Road accidents on the rise in South Africa

Road accidents are sadly on the rise in South Africa and have recently reached a dramatic 10-year apogée. Forecasts even suggest that, by 2020, road accidents will surpass malaria and HIV/AIDS as the main causes of death on the continent!

Earlier this year, the AA released important information about road fatalities in South Africa. According to the data, 14,071 people died in road accidents in 2016, which not only highlighted a significant 9% increase from the previous year, but also marks the highest annual road death toll in the country since 2007.

It is clear that awareness campaigns, education initiatives and speed governors are not working well enough. Driver attitudes seem to be getting worse, and law enforcement is not making the impact it should, as human factors — such as jaywalking, speeding, drunk driving, and reckless overtaking — have been cited as the main reasons for crashes.

According to the Road Traffic Management Corporation (RTMC), 90% of road accidents in South Africa are the result of lawlessness and are preventable. These accidents simply should not happen, and road fatalities cost the economy billions of Rand that could be much better allocated to deal with unemployment, poverty and inequality. The resources that the government spends on accidents is believed to amount to R147-billion a year, which is equal to 3.4% of the country’s GDP.

Between March 2016 and 2017, the total number of registered vehicles in South Africa increased by over 200,000, and the number of registered drivers increased by over half a million in the same period. As more drivers and vehicles are filling our roads, it’s imperative that something changes to prevent more senseless injuries and deaths. Public transport operators and motorists need to prioritise road safety, and traffic authorities must implement legislation that will change the attitudes of transgressors and put an end to the rising trend of traffic accidents.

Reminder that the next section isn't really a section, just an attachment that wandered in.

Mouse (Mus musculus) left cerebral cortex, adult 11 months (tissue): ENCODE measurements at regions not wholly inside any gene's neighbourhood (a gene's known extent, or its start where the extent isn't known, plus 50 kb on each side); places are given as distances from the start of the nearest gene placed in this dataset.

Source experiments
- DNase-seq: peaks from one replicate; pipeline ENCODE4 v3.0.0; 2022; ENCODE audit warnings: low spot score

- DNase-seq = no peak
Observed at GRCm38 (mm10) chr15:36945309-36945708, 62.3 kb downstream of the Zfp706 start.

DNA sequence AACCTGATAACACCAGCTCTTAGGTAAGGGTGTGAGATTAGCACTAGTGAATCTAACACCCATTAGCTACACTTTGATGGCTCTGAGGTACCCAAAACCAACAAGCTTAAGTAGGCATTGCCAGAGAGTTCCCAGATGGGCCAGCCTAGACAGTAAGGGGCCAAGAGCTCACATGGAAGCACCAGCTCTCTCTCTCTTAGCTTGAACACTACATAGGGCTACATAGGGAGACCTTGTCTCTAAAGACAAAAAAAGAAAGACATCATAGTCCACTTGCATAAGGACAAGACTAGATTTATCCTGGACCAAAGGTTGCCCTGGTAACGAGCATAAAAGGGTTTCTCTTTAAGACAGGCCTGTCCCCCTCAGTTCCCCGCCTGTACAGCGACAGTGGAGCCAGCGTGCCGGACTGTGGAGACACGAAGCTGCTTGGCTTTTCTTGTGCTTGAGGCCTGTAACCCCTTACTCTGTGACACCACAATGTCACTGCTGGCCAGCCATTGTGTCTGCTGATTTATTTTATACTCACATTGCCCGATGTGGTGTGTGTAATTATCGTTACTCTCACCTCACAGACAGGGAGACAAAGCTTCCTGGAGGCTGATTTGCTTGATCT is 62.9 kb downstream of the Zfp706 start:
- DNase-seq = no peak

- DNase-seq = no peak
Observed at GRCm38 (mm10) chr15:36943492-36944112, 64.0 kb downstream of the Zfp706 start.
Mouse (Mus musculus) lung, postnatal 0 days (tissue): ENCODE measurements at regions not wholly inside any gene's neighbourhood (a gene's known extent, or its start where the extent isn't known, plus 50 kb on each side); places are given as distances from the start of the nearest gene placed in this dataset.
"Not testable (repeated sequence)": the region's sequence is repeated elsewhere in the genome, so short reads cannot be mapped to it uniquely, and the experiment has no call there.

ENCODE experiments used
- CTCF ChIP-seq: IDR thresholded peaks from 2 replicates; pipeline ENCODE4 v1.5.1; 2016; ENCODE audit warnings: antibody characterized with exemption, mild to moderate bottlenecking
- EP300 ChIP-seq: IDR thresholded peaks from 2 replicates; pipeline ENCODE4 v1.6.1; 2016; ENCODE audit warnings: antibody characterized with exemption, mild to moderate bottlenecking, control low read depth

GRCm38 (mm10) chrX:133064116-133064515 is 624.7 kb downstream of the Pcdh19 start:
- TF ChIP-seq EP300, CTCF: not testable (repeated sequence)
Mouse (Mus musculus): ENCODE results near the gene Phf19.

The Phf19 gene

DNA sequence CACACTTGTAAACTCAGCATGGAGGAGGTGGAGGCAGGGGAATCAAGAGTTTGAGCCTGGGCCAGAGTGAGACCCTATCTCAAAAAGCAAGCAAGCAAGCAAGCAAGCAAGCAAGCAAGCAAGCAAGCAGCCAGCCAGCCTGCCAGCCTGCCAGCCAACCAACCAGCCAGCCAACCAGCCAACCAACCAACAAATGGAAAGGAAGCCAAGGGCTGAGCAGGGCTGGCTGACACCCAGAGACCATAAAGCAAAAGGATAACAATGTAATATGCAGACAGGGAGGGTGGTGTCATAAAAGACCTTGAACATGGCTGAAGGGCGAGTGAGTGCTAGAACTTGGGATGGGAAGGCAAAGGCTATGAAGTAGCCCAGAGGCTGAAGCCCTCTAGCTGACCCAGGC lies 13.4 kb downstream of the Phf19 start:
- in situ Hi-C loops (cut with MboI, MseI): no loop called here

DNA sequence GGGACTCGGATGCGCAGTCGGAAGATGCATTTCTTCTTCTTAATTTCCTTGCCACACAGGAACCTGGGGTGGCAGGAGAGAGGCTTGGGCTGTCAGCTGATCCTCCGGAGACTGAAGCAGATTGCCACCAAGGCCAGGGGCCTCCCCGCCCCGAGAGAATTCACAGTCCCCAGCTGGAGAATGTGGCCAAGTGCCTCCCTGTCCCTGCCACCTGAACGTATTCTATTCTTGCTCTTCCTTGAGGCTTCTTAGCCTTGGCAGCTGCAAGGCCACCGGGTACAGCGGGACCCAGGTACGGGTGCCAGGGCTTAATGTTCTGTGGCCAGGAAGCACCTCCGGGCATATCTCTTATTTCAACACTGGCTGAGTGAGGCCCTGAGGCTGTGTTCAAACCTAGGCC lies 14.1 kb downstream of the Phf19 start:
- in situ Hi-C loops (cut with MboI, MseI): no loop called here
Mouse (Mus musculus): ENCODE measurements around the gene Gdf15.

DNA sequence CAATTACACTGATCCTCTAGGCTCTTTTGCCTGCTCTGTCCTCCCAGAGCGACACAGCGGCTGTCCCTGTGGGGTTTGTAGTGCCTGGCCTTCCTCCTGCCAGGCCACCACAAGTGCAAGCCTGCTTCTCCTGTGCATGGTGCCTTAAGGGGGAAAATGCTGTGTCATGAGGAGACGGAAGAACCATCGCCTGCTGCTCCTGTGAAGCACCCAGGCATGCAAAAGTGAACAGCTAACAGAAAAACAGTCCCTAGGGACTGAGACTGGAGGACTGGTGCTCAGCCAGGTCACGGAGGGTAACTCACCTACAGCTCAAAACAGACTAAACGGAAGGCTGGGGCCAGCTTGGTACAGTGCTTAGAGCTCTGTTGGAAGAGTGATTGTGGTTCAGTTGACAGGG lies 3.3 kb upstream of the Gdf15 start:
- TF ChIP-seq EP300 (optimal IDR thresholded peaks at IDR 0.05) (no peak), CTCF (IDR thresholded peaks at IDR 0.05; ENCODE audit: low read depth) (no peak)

The deadline is nigh for the UN Decade of Action for Road Safety plan, which focuses on improving the four E’s of road safety — enforcement, education, engineering and evaluation. Governments across the world made the decision to increase action in dealing with the road-safety crisis, and the goal is to see a reduction in accidents by 2020. A UN General Assembly resolution even proclaimed October to be Transport Month for Road Safety, and South Africa is one of the UN member countries that committed to observing this month. However, the country still has a long way to go to make its roads safer; and a co-ordinated approach is now needed to curb the death toll.

Removing unroadworthy vehicles and drivers with illegal licenses would arguably be an important step. Increased policing could also mitigate issues, and it has been suggested that traffic authorities should deploy about 20,000 officers during periods when there is a significant increase in accidents, such as Easter and Christmas breaks. It has been proven that when traffic officials are stationed every 50km to 100km, motorists are more aware that they should respect the rules and consider the safety of other road users.

According to Western Cape transport MEC Donald Grant, strict measures by the Department of Justice are also required. This includes imposing jail terms for some road traffic infringements, such as drunk driving. Currently, motorists and pedestrians behave negligently without considering consequences, but this could change if they know they will be charged for various offences, such as failing to wear seatbelts, using cellphones while driving, speeding, overloading, and driving without proper documents.

Grant believes that it’s important that law enforcement initiatives are supported in the courts and that traffic offenders are given the harshest possible penalties to deter them.

Given the shocking statistics, always be vigilant on the roads and be sure to follow the law, so as to protect yourself and others. However, if you are ever involved in an accident that is caused by someone else’s negligence, don’t hesitate to call Henry Shields Attorneys immediately to find out if you have a case.